I’m female, early 30s, in love with an out-of-town guy I met two years ago. He was here visiting a friend for a couple of days; we had a powerful connection.
After he left, we talked online, even about getting married. We laughed, thinking we need more time to get to know each other.
We were both married then - I was still with my husband, but his was a business marriage, and his wife was in a relationship with another man.
I hadn’t mentioned my daughter, age nine, from a previous marriage. He learned about her later.
After two months, I visited him; he was very good to me. But he repeatedly called us “friends.” So I moved on - I bought a house, left my husband, and found myself going with the wrong guys. I studied relationship books, and learned a lot. I told this guy about all this, online. He said he’d like to visit again, as friends.
Then, one day, he said he’s coming to visit me. A week later, he changed his mind, saying he had to go elsewhere for work. But he reminded me he loves me as a friend, doesn’t want to be a family man, or play with my feelings.
We still chat online.
He still hasn’t visited and never calls.
I’m emotionally attached to him, and can no longer date others.
What should I do?
Go back to the relationship bookshelves and read, He’s Just Not That Into You by Greg Behrendt and Liz Tuccillo. This man doesn’t visit, doesn’t talk to you personally, and has made no effort to ever be together with you again. When a man has feelings for a woman, he doesn’t waste two years avoiding her and injecting his correspondence with barriers.
You’re obviously a strong, determined woman and you’ve already created a new life for yourself. It’s time to stop hiding your emotional side in this fantasy of a love affair. It’s not happening.
End the online chatting which only distracts you from the reality of learning how to recognize the good men that are out there.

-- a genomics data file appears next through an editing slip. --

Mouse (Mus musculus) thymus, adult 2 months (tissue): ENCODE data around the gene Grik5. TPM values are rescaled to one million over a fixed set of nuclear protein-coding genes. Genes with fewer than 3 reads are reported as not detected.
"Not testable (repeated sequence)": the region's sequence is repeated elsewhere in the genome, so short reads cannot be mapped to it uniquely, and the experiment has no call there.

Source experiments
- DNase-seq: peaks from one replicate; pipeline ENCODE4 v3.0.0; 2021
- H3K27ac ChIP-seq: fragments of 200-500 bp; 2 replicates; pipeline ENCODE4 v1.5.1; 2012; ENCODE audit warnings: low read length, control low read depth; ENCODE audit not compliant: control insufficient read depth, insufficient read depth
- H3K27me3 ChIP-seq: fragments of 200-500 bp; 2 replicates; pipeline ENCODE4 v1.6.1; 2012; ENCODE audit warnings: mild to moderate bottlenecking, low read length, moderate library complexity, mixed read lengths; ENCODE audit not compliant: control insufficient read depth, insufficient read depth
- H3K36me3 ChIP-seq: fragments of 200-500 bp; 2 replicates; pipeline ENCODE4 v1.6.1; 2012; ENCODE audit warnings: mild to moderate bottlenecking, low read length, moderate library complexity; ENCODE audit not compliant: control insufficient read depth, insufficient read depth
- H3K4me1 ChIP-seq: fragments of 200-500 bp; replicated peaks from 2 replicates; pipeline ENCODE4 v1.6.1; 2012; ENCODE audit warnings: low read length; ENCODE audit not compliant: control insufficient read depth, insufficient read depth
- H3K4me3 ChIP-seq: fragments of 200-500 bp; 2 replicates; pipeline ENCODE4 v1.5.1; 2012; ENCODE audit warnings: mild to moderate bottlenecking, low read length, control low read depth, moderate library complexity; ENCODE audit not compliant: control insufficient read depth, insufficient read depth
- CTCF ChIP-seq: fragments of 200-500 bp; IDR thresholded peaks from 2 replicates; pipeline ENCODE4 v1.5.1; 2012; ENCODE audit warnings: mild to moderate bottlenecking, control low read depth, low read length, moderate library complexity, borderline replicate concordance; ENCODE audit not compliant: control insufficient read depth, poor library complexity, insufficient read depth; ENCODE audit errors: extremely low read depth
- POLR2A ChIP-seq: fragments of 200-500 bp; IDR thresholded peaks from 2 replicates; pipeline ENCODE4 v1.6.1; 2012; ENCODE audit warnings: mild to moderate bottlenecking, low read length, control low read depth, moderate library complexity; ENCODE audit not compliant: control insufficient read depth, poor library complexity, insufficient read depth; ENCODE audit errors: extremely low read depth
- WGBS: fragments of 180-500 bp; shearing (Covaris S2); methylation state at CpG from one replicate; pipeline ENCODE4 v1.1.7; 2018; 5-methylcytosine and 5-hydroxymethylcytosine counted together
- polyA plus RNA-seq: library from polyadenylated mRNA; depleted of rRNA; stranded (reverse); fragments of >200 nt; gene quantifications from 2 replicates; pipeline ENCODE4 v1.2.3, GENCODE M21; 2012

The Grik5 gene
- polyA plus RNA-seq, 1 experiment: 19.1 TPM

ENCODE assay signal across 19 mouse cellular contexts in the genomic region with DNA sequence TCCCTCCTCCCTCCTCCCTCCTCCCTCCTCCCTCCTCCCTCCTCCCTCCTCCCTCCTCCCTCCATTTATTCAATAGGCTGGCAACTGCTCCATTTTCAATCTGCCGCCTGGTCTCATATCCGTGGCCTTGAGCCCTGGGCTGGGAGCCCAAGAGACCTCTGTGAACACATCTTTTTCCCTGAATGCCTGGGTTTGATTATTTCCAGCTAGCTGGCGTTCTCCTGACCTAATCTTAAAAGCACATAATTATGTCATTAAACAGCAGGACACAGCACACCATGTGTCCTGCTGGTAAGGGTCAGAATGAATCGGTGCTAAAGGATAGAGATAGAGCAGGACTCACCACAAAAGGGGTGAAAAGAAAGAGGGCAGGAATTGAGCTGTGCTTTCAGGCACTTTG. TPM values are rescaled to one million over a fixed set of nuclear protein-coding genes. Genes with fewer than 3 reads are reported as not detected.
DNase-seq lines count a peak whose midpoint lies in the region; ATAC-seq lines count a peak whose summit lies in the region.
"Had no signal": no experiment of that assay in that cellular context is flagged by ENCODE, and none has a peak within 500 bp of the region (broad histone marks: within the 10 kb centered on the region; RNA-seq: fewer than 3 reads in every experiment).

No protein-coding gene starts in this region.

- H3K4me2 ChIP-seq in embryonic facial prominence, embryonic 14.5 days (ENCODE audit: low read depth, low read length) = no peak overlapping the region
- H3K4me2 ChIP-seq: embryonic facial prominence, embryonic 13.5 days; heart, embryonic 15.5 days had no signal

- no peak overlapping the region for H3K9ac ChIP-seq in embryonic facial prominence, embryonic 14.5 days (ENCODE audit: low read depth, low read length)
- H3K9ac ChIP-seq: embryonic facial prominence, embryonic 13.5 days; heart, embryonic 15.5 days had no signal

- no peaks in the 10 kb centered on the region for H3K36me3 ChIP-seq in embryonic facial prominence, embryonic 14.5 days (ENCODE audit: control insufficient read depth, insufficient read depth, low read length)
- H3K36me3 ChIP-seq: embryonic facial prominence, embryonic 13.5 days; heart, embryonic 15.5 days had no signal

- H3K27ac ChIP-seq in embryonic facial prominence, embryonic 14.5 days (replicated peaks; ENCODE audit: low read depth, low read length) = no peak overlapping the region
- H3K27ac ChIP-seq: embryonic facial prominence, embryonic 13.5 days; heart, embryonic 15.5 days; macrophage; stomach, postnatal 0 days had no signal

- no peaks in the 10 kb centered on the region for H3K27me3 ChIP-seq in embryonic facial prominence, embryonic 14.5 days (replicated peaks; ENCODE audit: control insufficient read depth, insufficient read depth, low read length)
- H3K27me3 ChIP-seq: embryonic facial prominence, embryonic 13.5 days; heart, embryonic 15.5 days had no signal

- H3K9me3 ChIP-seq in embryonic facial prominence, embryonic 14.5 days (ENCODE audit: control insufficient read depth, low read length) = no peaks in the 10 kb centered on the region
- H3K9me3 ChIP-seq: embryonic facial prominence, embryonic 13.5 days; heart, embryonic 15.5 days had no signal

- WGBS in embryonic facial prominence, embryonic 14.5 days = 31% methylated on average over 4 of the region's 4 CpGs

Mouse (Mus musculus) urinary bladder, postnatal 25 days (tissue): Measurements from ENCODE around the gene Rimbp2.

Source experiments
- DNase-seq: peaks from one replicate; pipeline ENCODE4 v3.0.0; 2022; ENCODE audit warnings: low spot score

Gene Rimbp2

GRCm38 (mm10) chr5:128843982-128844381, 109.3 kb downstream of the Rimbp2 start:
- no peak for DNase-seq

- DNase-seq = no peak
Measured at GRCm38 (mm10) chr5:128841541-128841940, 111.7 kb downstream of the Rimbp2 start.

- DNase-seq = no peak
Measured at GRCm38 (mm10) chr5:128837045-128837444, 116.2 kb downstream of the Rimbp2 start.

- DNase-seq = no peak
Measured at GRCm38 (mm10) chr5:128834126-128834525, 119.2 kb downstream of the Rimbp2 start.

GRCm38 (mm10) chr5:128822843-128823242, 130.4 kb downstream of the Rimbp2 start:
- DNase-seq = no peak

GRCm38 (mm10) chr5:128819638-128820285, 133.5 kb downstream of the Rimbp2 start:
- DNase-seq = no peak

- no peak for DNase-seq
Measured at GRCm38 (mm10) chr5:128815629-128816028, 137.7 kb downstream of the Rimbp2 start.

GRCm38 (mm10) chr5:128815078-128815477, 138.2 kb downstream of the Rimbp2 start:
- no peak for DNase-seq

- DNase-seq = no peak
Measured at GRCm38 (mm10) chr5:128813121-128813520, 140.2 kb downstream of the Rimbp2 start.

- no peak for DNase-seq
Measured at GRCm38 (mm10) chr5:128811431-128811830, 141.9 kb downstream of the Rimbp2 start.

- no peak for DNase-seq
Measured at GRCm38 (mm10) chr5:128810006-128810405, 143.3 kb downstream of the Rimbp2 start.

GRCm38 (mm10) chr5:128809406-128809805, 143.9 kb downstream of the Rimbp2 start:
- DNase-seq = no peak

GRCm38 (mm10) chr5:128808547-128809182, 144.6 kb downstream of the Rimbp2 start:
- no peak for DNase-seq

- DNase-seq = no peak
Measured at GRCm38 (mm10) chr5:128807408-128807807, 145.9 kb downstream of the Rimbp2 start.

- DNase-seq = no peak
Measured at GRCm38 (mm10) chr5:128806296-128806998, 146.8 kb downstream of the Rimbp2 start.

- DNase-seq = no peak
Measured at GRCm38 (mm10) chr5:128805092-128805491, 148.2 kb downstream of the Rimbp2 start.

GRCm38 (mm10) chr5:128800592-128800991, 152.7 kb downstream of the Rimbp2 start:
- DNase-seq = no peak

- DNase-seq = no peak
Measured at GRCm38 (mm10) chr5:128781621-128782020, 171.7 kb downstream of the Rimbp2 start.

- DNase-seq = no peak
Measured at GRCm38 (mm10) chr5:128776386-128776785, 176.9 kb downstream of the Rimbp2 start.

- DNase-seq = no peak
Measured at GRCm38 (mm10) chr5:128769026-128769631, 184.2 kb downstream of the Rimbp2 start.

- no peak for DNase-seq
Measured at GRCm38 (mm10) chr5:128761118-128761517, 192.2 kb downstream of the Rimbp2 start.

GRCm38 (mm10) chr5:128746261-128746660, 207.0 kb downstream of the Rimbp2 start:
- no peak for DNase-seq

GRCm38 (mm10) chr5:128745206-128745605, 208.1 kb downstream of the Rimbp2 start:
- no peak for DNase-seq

We’ve been best mates since university, but since then her friendship has demanded exhausting loyalty.
Her crises are frequent and all consuming; if I see a movie on my own which I'd planned to see with her, she cries “abandonment.”
If I’ve met someone she might like, I have to promise an introduction.
I've told her that she exhausts me. While she tries to lighten up, I'm realizing it's part of her character.
I have a close partner now and I resent being so emotionally tangled in this woman's life.
Do I tell her formally that I can't be a full-time best friend anymore, or do I just steer my life away from hers?
- At the Edge
Withdraw naturally, when busy with your partner and when yet another minor “crisis” is overtaking your time. Making a formal statement would create a huge, real crisis for her – one she’d undoubtedly share with whomever else would listen.
After so many years of this woman’s friendship, there must’ve been some benefits to you, too. So it would feel very harsh to her to suddenly be dropped, and to feel that she’s no longer of use to you.
Also, you could try this: See her occasionally along with other friends. You may find that when she’s not alone with you, she’s unable to enmesh you in her dramas.
My husband and I constantly fight about our two sons, ages four and two. They’re both in daycare, act out often, and frequently get into trouble.
We cannot agree on a punishment. I feel like I'm always the bad guy.
He says, "They’re just being boys and will grow out of it."
I'm scared they’ll do really badly in public school.
- Disciplining Mom
These very young kids are getting differing messages and rules from three fronts: Good Cop, Bad Cop and the daycare staff. It’s crucial that you and your husband come to some agreements on what the kids can and cannot do, and appropriate responses.
Children need encouragement and limits, with consequences they can understand, such as a Time Out.
Consider taking a parenting course together. You’re going to be parents for a long time, and family harmony does more to calm children’s behaviour than a power struggle about punishment.
Tip of the day:
A relationship that exists only in one person’s mind, is not real.